At the Internet Policy Forum on 26 April, we will discuss how we can further strengthen trust in digital technologies and applications for the economy, society and public administration. In addition to the German Federal Ministry of the Interior (BMI) State Secretary Dr. Markus-Richter and Dr. Katrin Suder, Chair of the German federal government’s Digital Council, Marcus Busch, Managing Director of Leaseweb Deutschland GmbH, will also participate in the focus talk on digital security and digital sovereignty. In an advance interview, Busch talks about why Germany and Europe are on the right path towards digital sovereignty and strong cybersecurity and where the German federal government still needs to make adjustments. You can register here for the hybrid event in Berlin, which is supported by Leaseweb, Huawei and the Vodafone Institute.
The traffic light coalition has now been in office for more than 100 days. In which areas has the German federal government already set the right impetus and where do you currently see the largest digital policy fields?
Many good individual measures have already been implemented – more activity is becoming visible. Approval times have been shortened, investment support programmes introduced. Overall, however, the announced departure has unfortunately not yet happened; no overarching strategy is discernible.
Digital sovereignty and strong cybersecurity are more important than ever in these times. In your opinion, are Germany and Europe on the right track?
Definitely yes! The German federal government and the European Commission promote important initiatives that benefit businesses. The Digital Markets Act (DMA) and the Digital Services Act (DSA), for example, better protect the data of European companies and users – but are no substitute for data being natively protected according to European regulations. Digital sovereignty in particular is also becoming more and more important in our communication with customers and prospects, and I take that as a good sign!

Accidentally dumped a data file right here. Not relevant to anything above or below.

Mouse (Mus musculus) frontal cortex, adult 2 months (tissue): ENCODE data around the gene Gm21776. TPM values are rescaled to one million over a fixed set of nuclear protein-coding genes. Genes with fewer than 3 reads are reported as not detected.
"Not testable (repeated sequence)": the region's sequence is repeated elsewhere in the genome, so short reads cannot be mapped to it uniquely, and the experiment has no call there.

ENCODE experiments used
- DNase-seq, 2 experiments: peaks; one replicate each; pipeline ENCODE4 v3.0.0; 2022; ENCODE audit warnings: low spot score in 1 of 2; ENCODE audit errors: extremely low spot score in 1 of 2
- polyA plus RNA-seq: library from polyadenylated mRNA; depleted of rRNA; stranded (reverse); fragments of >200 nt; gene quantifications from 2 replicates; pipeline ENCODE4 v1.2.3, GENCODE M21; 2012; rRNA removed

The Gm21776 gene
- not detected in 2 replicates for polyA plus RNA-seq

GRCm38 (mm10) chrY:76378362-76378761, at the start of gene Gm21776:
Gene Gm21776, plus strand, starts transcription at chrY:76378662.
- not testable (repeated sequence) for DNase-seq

High electricity prices have been a bitter competitive disadvantage for the industry in comparison to other European countries in recent years. Due to the war in Ukraine, prices are now rising even more sharply, endangering the growth of Germany as a digital location. How should the German federal government counteract this now?
We all have a responsibility to operate data centres and cloud offerings in a climate neutral way. Overall, however, CO2 emissions associated with electricity generation in Germany are rising instead of falling. At the same time, electricity prices have risen to a historic high. We urgently need a concept that makes Germany more attractive as a business location, whether in the short term through state subsidies or also through an energy policy that avoids one-sided dependencies in the future. For example, we have launched various initiatives to make our operations more climate neutral. The German federal government could create incentives here to encourage as many market participants as possible to do the same. Incentives that incentivise high cloud usage, green coding or energy-efficient use of compute resources come to mind, for example.